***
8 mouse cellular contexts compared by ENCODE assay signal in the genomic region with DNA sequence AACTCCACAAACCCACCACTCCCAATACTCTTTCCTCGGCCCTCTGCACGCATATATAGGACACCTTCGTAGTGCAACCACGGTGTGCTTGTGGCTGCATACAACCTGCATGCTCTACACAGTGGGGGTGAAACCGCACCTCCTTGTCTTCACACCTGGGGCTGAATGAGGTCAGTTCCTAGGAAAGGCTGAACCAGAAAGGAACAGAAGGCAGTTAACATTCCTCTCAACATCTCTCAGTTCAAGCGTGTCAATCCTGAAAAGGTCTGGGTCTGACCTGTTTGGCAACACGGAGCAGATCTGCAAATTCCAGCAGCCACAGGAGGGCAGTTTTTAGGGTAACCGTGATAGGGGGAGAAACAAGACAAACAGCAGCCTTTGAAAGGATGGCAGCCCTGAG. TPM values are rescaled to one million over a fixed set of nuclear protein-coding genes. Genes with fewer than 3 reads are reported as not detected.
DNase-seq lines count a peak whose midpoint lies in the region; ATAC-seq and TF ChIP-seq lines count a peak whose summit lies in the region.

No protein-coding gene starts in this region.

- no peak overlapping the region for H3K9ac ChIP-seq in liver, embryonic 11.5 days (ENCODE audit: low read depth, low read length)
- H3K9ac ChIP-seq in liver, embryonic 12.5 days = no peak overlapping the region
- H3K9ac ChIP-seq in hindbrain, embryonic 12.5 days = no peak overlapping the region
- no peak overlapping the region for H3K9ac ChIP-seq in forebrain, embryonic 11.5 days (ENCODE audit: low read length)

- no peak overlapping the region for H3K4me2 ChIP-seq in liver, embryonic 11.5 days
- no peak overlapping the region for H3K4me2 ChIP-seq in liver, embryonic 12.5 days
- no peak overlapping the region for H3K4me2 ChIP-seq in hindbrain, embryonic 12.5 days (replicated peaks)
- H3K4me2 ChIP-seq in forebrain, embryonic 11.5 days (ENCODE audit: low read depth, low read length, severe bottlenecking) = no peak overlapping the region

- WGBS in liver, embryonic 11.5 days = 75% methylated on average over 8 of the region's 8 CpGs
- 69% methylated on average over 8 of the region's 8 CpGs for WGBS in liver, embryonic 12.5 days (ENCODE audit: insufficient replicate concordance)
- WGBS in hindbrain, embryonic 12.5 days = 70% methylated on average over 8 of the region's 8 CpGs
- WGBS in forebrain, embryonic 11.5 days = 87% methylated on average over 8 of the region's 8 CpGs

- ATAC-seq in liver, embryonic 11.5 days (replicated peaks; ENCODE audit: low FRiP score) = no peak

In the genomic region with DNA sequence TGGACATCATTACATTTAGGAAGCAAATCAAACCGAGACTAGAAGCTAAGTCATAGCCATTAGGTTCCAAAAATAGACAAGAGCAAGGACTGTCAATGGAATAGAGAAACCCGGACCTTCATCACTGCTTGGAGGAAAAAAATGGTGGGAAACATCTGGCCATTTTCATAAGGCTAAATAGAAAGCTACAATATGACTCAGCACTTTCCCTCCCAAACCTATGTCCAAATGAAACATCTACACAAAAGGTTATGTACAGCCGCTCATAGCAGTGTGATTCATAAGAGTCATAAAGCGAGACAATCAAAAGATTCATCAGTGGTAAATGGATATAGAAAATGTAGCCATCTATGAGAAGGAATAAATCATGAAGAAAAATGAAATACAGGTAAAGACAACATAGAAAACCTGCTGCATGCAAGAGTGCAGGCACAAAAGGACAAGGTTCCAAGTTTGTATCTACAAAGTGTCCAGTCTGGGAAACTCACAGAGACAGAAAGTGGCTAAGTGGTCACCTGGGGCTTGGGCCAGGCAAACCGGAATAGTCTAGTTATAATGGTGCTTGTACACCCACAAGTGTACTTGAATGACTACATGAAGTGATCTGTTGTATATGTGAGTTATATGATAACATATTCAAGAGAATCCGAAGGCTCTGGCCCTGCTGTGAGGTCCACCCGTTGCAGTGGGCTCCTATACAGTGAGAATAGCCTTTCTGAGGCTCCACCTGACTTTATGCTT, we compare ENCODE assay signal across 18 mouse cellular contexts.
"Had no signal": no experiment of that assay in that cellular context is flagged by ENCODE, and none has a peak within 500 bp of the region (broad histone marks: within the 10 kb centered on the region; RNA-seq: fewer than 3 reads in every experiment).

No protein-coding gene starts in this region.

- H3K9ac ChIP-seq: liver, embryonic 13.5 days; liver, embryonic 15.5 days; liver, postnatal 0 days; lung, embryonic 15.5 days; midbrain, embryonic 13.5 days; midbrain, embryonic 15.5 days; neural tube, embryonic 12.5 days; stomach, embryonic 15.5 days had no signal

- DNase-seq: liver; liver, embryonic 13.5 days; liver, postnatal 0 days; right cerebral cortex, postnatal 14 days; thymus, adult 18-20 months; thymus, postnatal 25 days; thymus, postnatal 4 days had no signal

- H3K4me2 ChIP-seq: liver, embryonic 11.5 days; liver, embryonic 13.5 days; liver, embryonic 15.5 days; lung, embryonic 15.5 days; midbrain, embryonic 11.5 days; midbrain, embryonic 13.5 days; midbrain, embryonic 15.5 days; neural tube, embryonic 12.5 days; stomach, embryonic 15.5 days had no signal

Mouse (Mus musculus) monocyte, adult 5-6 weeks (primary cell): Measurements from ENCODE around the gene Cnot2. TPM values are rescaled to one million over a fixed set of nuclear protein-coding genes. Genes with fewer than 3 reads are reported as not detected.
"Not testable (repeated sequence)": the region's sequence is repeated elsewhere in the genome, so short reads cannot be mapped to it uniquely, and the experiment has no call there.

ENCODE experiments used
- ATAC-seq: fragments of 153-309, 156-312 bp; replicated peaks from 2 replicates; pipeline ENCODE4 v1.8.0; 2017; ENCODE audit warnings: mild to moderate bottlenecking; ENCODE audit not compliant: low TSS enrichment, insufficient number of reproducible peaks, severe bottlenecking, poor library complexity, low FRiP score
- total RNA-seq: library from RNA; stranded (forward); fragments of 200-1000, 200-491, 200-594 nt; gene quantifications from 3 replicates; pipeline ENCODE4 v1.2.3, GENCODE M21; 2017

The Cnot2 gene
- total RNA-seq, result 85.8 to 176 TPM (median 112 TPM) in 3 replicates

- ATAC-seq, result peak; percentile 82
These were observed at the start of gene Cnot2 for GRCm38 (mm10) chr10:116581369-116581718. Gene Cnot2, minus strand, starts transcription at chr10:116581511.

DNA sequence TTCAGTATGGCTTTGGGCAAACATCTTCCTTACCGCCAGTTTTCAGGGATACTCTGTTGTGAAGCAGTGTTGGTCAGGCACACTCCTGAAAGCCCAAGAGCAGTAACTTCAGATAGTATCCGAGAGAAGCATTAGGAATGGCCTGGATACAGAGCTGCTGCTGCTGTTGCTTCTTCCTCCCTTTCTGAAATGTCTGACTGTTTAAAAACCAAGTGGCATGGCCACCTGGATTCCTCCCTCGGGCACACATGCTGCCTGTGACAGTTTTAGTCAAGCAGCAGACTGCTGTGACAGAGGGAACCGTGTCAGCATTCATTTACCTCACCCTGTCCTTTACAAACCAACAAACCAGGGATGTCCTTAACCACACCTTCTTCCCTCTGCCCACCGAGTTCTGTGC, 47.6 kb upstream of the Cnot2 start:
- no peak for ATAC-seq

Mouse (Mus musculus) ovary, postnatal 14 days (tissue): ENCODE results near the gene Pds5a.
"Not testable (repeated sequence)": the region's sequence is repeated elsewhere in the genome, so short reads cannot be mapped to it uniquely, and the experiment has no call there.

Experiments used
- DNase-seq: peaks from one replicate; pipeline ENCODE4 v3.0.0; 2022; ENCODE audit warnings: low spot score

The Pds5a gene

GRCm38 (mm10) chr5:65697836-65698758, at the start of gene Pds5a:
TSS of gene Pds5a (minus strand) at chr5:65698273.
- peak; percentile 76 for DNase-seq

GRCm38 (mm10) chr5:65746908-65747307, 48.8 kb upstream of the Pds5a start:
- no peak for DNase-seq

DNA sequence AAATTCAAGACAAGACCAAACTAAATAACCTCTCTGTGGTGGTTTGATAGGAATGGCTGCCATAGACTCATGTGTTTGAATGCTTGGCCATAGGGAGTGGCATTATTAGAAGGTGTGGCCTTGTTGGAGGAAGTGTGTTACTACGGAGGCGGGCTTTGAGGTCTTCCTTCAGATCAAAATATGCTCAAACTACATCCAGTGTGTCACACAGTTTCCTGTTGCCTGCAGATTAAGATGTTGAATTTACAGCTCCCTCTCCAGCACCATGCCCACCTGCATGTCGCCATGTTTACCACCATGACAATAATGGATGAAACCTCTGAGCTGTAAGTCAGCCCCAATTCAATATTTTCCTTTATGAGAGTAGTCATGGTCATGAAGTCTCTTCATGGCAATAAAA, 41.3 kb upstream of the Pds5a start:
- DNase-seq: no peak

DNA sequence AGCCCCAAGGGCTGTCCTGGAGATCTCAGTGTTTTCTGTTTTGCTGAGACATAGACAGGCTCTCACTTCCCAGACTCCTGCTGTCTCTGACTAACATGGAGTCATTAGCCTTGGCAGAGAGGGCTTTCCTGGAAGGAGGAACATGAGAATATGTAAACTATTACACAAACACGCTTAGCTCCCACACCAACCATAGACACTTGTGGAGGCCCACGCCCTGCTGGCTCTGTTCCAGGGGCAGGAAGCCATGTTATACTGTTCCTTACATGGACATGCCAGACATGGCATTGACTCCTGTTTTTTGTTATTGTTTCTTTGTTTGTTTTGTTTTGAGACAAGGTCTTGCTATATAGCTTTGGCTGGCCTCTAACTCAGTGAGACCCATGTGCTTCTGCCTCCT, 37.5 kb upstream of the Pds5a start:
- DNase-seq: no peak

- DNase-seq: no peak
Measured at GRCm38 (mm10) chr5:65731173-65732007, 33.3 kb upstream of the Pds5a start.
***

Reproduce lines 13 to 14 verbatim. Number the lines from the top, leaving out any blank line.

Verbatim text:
- 69% methylated on average over 8 of the region's 8 CpGs for WGBS in liver, embryonic 12.5 days (ENCODE audit: insufficient replicate concordance)
- WGBS in hindbrain, embryonic 12.5 days = 70% methylated on average over 8 of the region's 8 CpGs